Crescent Blues: Did you ever teach in these fields?
Sara Paretsky: No. Actually, I taught for the first time last fall as a visiting professor of writing at Northwestern University in Evanston, outside Chicago. When I got my degree, the academic job market was really ferocious. That's when I retooled myself and became a corporate person.
Crescent Blues: How did you feel as a corporate person, and how have you put your experience in the V. I. mysteries?
Sara Paretsky: Corporate life, a large corporation, fills some need for people. I'm not sure what it is. Whether it's a sense you belong to something bigger than you, a mortal, and you belong to something immortal, although corporations come and go.
I observed two characteristics at the company -- there were many features I observed, but I didn't take notes, which I bitterly regret, because I've forgotten a lot, being away so long. First, people have an enormous need to be close to the source of power, which in a corporation is the chief executive officer. You see a tremendous amount of vying, backstabbing and politicking for no other goal than to be close to the chairman. This objective seems to be a human need, but, ohhhhhh, is this behavior you really want to be doing?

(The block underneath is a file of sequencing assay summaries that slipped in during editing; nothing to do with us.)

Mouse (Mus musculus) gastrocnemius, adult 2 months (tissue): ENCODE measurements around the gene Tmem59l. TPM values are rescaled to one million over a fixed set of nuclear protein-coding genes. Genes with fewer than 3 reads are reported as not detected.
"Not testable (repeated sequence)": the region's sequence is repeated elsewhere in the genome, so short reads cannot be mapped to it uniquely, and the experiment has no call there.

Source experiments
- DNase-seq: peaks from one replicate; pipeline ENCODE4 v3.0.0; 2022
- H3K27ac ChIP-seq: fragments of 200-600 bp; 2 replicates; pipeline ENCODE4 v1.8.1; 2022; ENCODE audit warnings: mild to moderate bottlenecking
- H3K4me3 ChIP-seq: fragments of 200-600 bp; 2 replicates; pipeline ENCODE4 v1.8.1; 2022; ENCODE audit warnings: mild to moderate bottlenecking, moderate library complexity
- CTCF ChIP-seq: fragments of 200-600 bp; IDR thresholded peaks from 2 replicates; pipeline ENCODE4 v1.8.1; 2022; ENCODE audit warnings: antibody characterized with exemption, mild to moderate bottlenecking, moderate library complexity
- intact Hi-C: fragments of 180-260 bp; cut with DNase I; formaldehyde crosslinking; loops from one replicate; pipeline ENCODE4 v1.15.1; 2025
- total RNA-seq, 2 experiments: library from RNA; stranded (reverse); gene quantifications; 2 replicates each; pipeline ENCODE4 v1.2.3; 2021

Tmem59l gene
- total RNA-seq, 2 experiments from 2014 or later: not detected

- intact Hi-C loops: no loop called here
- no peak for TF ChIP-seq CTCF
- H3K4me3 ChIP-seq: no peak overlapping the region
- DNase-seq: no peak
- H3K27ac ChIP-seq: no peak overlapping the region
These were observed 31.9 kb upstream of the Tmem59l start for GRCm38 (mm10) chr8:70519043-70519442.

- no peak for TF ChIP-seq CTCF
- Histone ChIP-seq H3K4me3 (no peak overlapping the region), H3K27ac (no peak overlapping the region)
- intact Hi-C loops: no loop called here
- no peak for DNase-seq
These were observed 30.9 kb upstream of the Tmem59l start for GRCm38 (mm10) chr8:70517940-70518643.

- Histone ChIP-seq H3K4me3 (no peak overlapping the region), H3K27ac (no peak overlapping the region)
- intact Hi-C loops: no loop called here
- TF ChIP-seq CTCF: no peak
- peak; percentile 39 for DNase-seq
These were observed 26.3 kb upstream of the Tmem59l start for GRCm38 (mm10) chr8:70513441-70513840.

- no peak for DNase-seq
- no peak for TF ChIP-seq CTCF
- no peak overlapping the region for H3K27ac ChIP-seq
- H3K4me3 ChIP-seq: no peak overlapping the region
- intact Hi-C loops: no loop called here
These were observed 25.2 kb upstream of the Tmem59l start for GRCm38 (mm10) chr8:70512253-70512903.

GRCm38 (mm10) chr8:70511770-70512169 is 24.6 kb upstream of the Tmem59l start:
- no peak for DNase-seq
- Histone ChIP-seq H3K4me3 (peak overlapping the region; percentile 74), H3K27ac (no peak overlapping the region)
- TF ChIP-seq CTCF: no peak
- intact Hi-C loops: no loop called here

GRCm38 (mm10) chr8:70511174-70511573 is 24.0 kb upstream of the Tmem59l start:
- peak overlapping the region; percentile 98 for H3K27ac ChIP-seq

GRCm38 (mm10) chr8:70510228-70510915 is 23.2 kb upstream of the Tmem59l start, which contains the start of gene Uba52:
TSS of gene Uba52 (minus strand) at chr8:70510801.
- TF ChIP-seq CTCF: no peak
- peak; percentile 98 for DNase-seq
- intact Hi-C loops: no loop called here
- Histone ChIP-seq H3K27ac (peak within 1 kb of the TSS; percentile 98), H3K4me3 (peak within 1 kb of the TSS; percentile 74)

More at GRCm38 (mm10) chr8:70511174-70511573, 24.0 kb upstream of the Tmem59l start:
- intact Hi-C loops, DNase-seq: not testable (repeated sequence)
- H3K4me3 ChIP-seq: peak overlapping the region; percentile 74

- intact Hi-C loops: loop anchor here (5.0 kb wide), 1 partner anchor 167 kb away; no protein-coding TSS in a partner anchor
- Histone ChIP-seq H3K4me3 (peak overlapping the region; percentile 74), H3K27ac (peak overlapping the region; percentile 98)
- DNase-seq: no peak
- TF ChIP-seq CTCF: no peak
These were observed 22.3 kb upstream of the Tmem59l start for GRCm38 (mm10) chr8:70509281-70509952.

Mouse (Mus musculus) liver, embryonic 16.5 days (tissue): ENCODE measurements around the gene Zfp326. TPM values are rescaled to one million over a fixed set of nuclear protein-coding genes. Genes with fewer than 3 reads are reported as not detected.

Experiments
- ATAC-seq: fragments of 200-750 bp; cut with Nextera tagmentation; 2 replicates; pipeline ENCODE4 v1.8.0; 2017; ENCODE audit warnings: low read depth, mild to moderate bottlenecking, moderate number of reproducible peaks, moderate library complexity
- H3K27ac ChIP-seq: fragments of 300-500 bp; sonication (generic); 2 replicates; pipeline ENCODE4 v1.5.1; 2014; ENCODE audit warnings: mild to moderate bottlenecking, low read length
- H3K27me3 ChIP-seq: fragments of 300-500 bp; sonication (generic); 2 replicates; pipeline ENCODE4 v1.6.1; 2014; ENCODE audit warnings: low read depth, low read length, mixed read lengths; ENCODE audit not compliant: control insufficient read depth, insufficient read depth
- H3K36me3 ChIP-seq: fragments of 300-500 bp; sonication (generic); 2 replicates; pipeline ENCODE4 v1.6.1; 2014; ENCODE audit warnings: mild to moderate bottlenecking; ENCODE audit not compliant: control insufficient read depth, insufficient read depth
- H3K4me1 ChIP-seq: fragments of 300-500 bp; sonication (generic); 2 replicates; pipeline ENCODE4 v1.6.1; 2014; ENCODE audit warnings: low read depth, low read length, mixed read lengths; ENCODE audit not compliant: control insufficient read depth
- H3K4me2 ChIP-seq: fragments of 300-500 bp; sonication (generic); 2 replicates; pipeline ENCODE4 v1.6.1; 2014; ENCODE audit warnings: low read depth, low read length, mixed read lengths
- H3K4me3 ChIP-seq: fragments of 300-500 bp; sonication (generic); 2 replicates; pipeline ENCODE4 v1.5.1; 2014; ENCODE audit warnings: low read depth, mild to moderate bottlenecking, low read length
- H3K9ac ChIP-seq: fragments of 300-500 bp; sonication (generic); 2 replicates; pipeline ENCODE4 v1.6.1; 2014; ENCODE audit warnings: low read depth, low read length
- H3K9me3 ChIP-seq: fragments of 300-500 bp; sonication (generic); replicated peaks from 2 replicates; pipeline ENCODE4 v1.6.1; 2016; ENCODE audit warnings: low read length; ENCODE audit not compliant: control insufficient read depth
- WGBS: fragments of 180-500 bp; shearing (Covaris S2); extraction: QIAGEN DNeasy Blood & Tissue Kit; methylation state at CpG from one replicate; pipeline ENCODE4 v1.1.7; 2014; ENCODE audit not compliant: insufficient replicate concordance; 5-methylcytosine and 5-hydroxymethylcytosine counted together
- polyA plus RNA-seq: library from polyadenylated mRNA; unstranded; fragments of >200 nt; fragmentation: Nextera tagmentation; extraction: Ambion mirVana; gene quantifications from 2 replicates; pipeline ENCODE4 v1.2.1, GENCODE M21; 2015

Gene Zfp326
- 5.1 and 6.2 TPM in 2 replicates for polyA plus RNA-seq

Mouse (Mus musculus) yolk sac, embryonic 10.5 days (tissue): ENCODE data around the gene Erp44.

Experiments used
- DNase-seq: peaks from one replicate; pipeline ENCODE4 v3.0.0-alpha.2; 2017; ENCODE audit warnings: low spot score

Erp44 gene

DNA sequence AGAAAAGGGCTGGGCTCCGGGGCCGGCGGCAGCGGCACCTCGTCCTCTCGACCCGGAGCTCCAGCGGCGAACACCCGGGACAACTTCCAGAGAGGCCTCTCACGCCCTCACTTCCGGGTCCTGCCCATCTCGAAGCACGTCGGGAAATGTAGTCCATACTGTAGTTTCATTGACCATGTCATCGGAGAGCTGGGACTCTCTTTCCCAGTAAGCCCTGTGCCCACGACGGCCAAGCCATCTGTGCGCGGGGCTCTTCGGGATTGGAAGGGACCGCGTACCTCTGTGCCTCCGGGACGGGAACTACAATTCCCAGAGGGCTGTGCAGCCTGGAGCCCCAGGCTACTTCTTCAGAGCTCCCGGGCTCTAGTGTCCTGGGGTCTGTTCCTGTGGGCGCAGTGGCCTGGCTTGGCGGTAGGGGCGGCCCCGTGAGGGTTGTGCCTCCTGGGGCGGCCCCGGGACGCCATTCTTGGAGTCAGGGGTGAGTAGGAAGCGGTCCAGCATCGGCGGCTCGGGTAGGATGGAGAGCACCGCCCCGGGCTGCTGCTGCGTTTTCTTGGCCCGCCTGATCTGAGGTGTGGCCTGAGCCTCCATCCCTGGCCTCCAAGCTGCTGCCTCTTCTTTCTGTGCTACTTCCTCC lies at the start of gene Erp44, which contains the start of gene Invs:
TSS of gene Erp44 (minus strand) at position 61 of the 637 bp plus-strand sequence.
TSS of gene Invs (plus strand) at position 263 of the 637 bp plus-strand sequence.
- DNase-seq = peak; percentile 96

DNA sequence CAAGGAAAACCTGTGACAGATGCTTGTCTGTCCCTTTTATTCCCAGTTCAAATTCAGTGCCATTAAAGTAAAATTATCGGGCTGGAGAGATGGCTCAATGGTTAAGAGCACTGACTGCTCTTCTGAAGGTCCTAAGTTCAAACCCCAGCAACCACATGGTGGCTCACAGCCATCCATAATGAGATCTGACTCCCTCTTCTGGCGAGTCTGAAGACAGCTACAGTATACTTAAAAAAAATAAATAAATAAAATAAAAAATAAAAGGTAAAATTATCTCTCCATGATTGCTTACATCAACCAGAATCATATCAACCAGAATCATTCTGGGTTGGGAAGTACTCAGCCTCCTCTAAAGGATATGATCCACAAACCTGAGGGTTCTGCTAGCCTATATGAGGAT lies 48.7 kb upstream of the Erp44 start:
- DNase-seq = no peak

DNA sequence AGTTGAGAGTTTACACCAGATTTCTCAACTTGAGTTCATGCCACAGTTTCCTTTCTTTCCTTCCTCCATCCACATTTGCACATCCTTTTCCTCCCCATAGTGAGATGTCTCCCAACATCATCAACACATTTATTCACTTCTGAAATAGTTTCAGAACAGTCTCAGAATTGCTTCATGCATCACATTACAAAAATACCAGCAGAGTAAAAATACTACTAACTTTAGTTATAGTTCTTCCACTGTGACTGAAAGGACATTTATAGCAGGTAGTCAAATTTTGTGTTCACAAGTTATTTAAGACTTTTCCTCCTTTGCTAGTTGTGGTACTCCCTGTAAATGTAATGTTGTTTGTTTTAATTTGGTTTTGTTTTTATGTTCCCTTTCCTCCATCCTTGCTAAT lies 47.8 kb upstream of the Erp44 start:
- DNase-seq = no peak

The other aspect is the organization's assuming an existence more important than its employees' lives. Many -- most if not all the corporate employees who work there take on this value. Also, I think one of the big changes in the last 15 or 10 years has been the enormous amount of conglomeration and the way that people's jobs have been destroyed. It's emotionally unsettling for people who were giving unconscious devotion and allegiance to this entity. It's unnerving to have your job taken out from under you.